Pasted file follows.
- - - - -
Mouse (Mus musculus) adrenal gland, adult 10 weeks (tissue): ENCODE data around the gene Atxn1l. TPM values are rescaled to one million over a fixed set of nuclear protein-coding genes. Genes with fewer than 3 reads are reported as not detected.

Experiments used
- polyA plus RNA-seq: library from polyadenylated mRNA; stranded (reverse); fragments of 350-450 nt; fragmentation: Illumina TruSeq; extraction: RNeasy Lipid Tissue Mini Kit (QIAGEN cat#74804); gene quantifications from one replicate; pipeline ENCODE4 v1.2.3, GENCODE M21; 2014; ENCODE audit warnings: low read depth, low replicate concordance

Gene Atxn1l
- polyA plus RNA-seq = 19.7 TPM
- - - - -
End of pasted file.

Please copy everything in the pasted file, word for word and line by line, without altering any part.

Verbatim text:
Mouse (Mus musculus) adrenal gland, adult 10 weeks (tissue): ENCODE data around the gene Atxn1l. TPM values are rescaled to one million over a fixed set of nuclear protein-coding genes. Genes with fewer than 3 reads are reported as not detected.

Experiments used
- polyA plus RNA-seq: library from polyadenylated mRNA; stranded (reverse); fragments of 350-450 nt; fragmentation: Illumina TruSeq; extraction: RNeasy Lipid Tissue Mini Kit (QIAGEN cat#74804); gene quantifications from one replicate; pipeline ENCODE4 v1.2.3, GENCODE M21; 2014; ENCODE audit warnings: low read depth, low replicate concordance

Gene Atxn1l
- polyA plus RNA-seq = 19.7 TPM